I am privileged. I no longer need to work for anyone but myself. There may be things I don’t care to tell people, but there is nothing much left I can think of that I fear becoming known about me by anyone who doesn’t already know. Equally, I have learned never to presume that anyone else feels likewise about the privacy of what they know about themselves. I see people’s demands for privacy escalating in face-to-face and cyber-reality, as now in epic struggles between maintaining privacy and confidentiality of information about ourselves, and government and for-profit corporate control of information about how to sort us out and manage us. At law, what one can say and ask depends on being granted “standing to be heard,” which depends in turn on rules of words one can use, and information that is “competent” by be heard by arbiters of “facts,” on which judgments rest. In job and student applications, essential information about oneself is reduced to categories, as in certificates and diplomas received, grade point averages, and having references say “strong” things. In all contests over information about ourselves, there are winners and losers. In the field of criminal justice, we call losers “offenders.” We call those who control information about offenders “the authorities.” Power over information about themselves and about those whom they regard as their subjects “of interest” is their game.
Meanwhile, we keep getting more demands to share personal information with public and private strangers who hold power over what to do to or for us to transact daily personal and professional business. Examples of falls from among the high and mighty demonstrate that some information we have given up somewhere, sometime in the past, will come back to haunt us proliferating, disparate storehouses of information about us, beyond our control, against our wishes. The less we can foresee adverse consequences of each piece of ourselves we disclose. The more guarded we become about what we say. The warier we become of involving ourselves in other people’s lives. The more diffident we become that others will want to hear what we are feeling or thinking about, in a climate that puts a premium on taking care of business, of getting to the point, of not putting people off by intruding our issues into others’ busy lives. By the same token, we have less time for distraction from getting on with business, or in the long term, of achieving personal and professional goals “efficiently,” “productively.” It is increasingly recognized that without practice we lose track of our own feelings and opinions. As we attend more to limiting what we reveal about ourselves to anyone in particular, we lose our sense of self-identity, our knowledge and awareness of ourselves and of how others see us apart from whether they are for or against us. I am reminded of a time when I entered therapy in a state of clinical depression, feeling useless and purposeless, thinking I might be going crazy. My therapist would generally start our sessions by asking how I was doing. I found myself saying “okay…” or “I dunno.” I was so afraid that my feelings and thoughts were socially unacceptable that I literally felt my mind go blank in self-defense. My therapist stuck with me through years of self-examination, of willingness to share parts of myself with so much as a single listener, let alone in moments alone with myself. As I let myself know and embrace myself, I have become less inhibited about revealing myself to others, let alone becoming conscious of myself in others’ eyes. As I give myself time to open myself to others, I find myself allowing more time to listen and learn from others. In these moments I am able to share information with others rather than defining information for others or having their information define me. In these moments, direct currents of power over others become alternating currents of power between and among each other, constantly shifting directions and agendas in social discourse. In the realm of social control, power over others becomes power sharing.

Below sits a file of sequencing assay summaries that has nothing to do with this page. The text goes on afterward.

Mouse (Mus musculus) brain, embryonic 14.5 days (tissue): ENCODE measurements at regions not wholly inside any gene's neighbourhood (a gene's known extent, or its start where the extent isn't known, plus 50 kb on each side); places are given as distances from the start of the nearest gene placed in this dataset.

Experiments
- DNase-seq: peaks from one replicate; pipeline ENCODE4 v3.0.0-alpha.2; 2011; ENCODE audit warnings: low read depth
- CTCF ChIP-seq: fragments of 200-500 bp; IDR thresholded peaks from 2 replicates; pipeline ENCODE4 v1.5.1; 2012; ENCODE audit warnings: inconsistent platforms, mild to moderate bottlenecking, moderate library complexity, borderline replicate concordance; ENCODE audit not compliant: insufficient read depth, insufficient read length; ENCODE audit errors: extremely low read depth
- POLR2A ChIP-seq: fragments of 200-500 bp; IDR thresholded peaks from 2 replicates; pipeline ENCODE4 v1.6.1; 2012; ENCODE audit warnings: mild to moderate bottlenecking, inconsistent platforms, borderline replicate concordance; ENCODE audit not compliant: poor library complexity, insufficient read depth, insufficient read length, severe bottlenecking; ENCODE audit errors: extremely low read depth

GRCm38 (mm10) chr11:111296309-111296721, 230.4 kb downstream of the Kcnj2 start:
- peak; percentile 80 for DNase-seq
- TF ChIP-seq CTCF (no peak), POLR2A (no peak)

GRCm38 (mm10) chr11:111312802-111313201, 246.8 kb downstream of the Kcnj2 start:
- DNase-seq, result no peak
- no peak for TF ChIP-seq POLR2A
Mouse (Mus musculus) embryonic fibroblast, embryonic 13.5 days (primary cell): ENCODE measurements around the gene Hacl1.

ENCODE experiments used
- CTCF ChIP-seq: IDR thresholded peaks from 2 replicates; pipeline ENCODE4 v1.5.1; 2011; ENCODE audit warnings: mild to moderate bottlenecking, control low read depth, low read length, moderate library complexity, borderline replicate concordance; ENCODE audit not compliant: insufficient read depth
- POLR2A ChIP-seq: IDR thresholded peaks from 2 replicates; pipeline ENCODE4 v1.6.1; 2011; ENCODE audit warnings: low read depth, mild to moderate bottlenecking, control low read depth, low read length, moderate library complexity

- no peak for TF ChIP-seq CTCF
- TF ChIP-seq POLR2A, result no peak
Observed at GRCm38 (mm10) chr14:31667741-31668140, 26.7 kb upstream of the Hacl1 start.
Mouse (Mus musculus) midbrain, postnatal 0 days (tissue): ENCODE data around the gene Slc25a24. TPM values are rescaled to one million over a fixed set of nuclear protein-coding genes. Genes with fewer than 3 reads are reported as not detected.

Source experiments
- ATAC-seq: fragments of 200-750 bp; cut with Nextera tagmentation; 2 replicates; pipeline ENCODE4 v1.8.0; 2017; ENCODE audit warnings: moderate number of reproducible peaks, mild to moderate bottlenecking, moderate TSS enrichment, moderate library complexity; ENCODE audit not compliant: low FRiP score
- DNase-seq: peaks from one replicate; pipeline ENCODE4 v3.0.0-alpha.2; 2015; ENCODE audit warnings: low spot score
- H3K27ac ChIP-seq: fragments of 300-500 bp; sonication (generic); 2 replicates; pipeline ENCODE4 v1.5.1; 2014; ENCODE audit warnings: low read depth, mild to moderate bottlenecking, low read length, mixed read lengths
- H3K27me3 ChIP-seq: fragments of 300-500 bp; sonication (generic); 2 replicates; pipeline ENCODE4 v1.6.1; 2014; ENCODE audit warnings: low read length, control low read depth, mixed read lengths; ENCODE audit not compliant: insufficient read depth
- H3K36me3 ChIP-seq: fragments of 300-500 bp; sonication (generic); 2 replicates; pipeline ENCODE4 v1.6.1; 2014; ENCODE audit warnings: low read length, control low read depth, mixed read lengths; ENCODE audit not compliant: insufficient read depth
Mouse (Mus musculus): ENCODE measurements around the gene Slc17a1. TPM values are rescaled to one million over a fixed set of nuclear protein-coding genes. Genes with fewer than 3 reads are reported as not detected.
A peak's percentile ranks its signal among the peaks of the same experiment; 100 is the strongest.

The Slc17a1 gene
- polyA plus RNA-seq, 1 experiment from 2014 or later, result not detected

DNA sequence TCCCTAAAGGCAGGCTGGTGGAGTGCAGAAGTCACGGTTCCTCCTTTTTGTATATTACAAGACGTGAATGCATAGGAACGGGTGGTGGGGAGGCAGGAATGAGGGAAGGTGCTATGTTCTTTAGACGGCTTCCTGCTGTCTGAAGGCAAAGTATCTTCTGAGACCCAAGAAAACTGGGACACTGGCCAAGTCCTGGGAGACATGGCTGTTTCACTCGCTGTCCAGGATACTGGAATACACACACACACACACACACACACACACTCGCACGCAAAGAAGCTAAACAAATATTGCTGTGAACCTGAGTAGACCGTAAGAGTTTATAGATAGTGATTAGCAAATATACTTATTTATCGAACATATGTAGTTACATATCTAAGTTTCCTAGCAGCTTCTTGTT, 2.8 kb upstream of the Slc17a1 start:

In cyberspace and in everyday lives, time for one another is becoming scarcer. The honest and openness to share information depends not only on acceptance of oneself and others, but on having time to talk and listen, time to explain ourselves, and to hear others explain themselves to us. The more numerous the discrete demands that we provide or respond to information about ourselves and from others, the lower our capacity to notice and hear others and ourselves even when we say we are listening and taking note. Without time to listen and reconsider what we do next, we are reduced to controlling and being controlled by others, or else to being out of control. Without awareness of ourselves, we have no awareness of the effects of ourselves on others, and less information about our effects on others. That leaves us more protective of our privacy, more guarded about becoming known. It becomes safer and easier to talk about the weather or sports or what “those people” are doing, than to open ourselves to becoming subjects of our conversations. And so police officers are trained to ask rather than answer questions, and as a professional I have been taught to set boundaries on how much I let students or clients know about myself—to keep the conversation focused on them and what they know and are learning. This in turn limits what they are willing and able to tell me. In this game of power over others, I become less able to depend on anything I hear, more insecure about the future of relationships, more subject to frustrated intentions for and expectations of others. Social control spins out of the hands of those who would establish control over others by controlling information about themselves and others. Essentially, how freely we know and share information about ourselves with others determines how much our relations with one another are under control. Love and peace--hal